In the last two lessons we investigated improving our climbing by applying a concept from William JJ Gordon’s book Synectics. We looked at making something that’s familiar, strange, to spark our creativity. First, we made the familiar strange by playing with the words “push” and “pull,” reversing what we did with our legs and arms. Second, we made the familiar strange by altering the law of gravity; imagining climbing in a weightless state. Weightlessness created new problems we needed to attend to. We needed to make sure we maintained balance and firm contact with the rock so we didn’t float away. Playing with words and altering the law of gravity helped us experiment with new ways of climbing that challenged our status quo and allowed us to improve. 

A third way of making the familiar strange is through analogy. Gordon suggests we identify the problem and the analogy we want to use. 

  • Problem: We waste energy and attention because we don’t separate stopping and moving; we mix them together. 
  • Analogy: Stop like a mountain or move like water. 

We spark our creativity by oscillating between using the analogy to think differently and aspects of the problem itself.

Climbing efficiently requires cycling between recovering energy or applying energy. Using our attention effectively requires cycling between committing our attention to resting or committing our attention to moving. We use the analogy to imagine how stopping like a mountain or flowing like water informs us of our usage of energy and attention during climbing. 

First, we imagine what mountains do: they don’t move; they are completely still. The problem in climbing is that we tend not to be still at stances and therefore never fully rest. The creative solution, then, is to stop completely, don’t move, and be still.

Next, we imagine the mountain analogy again to consider effective use our attention. Gravity pulls mountains down. The problem with effective resting is we don’t commit our attention fully to resting. The mind gets anxious wondering if we should begin moving; we begin over-gripping, rising up on our toes, and pulling ourselves up off of stances. The creative solution, then, is to commit our attention to the body’s somatic activities that allow it to rest. We breathe deeply and continuously; we relax our muscles, particularly loosening our grip and lowering our heels; we maintain proper posture so gravity can pull us down onto our legs so they can support our weight.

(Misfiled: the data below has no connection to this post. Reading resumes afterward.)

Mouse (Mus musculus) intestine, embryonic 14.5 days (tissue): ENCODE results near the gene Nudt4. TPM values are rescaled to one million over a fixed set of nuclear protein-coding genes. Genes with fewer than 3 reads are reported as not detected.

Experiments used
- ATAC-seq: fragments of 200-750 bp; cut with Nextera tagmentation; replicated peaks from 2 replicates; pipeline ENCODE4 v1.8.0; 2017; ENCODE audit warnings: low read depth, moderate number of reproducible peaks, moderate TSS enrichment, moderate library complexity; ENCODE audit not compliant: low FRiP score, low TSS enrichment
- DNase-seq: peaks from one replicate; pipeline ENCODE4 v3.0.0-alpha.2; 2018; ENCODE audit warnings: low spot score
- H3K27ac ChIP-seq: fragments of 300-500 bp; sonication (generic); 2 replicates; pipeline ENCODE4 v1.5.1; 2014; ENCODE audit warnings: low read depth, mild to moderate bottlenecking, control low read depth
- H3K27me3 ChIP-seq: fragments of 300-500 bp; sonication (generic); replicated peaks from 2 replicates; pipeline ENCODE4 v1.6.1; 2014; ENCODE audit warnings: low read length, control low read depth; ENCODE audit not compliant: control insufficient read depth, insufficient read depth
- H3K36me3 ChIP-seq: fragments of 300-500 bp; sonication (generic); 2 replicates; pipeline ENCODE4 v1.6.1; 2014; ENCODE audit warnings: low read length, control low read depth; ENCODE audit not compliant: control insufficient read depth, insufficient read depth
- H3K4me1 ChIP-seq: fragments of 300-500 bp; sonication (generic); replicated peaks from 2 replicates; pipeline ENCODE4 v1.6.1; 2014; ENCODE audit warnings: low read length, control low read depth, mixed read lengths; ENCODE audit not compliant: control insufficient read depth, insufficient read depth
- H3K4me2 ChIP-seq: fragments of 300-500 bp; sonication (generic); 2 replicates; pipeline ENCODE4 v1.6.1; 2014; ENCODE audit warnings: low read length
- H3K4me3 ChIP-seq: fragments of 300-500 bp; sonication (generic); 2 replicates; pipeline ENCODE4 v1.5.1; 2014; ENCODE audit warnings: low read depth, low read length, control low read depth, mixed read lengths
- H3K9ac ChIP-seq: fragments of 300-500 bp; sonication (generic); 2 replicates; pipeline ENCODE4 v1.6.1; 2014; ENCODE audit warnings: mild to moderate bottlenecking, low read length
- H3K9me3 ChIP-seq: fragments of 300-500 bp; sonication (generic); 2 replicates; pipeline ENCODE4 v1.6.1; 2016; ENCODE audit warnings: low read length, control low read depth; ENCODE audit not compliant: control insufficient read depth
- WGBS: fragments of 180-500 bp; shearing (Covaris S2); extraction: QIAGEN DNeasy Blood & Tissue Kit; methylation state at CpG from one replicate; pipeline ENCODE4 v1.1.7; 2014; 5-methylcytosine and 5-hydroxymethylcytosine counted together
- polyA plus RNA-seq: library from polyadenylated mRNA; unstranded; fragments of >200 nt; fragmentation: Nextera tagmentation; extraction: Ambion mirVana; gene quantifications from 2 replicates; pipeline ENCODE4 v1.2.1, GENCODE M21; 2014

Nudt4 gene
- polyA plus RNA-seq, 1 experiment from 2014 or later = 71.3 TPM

Now, we image what water does: it flows; it moves fluidly. The problem in climbing is we tend to make individual moves, one at a time. The creative solution, then, is to climb is such a way that creates fluidity. We can climb continuously so we’re not making individual moves. Rather, we connect moves into fluid movement.

Next, we imagine the water analogy again to consider effective use our attention. Gravity pulls water down, causing it to flow around obstacles as it finds its way along the path of least resistance. The problem with moving is we don’t commit our attention fully to it. The mind gets anxious, begins fighting against gravity, causing us to lose our flow and stop. Climbing, though, goes against gravity. How can we learn from water, which flows with gravity’s pull? We commit our attention to the body’s somatic activities that allow it to flow upward, along the path of least resistance. We breathe continuously to process the stressful climbing; we move continuously to maintain momentum; we relax and maintain proper posture to align with gravity’s pull so we’re blending with it, instead of fighting against it. 

The mountain analogy helps us imagine what it’s like to be fully present for being stopped. There’s no anxiousness in the mountain; it’s simply still and at rest. We should emulate the mountain when we stop to rest. We’re still and commit our attention to the body’s somatic activities for resting. The water analogy helps us imagine what it’s like to be fully present for moving. There’s no anxiousness in the water; it simply flows. We should emulate water when we move. We move continuously, committing our attention to the body’s somatic activities for moving. 

We tend to stay with what’s familiar for us, which stifles learning and creativity. We step outside what’s familiar by making it strange. Doing this challenges our status quo and allows us to be creative, learn, and improve.

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